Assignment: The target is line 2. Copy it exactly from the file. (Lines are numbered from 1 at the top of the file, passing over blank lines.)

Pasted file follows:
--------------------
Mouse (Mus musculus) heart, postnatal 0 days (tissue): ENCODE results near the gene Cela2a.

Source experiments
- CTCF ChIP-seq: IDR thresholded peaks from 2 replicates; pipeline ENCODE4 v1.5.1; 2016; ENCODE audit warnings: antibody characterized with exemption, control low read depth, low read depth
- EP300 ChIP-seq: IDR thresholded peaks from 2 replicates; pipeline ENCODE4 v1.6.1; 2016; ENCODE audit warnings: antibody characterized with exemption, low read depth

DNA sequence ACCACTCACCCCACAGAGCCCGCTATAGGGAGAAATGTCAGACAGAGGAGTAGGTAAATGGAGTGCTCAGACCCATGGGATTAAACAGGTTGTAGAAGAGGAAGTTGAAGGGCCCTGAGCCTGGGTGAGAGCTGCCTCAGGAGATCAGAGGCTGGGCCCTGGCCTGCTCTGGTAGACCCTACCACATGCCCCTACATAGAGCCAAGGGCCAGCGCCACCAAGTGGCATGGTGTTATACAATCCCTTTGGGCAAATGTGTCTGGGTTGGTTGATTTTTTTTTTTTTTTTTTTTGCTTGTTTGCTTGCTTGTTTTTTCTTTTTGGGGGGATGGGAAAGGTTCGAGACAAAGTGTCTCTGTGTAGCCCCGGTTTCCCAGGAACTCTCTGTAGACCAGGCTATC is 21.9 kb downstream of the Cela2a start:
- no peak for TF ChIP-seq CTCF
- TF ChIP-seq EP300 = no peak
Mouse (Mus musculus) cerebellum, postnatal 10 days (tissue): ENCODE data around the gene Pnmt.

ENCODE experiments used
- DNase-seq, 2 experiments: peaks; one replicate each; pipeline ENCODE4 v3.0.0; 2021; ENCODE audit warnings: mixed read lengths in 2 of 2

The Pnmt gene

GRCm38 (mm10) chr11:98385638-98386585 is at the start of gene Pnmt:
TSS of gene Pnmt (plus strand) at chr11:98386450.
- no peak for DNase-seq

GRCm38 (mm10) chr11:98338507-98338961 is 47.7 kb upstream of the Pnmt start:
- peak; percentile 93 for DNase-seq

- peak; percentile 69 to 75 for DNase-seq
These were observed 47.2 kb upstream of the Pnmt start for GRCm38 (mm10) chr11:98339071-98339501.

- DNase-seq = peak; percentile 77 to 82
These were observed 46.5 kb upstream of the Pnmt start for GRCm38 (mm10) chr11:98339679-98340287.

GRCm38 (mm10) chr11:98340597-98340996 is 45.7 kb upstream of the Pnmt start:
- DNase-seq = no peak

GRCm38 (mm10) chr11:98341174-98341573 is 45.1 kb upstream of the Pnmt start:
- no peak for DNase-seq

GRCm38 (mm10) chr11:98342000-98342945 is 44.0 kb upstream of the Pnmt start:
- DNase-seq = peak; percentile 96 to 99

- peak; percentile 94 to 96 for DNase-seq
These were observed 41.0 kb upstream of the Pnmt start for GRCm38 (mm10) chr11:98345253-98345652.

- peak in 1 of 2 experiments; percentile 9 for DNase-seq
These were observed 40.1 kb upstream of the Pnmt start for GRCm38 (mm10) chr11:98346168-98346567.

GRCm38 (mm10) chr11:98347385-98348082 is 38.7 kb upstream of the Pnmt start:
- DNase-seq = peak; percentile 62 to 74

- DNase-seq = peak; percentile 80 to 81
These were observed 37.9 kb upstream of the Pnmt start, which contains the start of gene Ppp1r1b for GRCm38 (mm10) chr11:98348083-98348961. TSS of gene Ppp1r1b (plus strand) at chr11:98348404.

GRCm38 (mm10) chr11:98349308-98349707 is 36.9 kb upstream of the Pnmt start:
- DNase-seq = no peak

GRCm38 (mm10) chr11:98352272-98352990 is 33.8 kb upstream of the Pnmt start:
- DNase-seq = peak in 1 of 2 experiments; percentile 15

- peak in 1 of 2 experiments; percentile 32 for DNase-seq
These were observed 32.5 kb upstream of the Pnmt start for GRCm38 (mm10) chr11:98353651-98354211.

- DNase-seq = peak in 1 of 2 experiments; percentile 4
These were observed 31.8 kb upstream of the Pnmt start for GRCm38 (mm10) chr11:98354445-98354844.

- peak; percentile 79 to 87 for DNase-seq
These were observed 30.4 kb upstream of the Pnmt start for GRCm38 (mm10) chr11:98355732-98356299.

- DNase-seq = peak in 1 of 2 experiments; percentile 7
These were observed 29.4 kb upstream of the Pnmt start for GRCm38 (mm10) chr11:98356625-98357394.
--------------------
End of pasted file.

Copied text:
Source experiments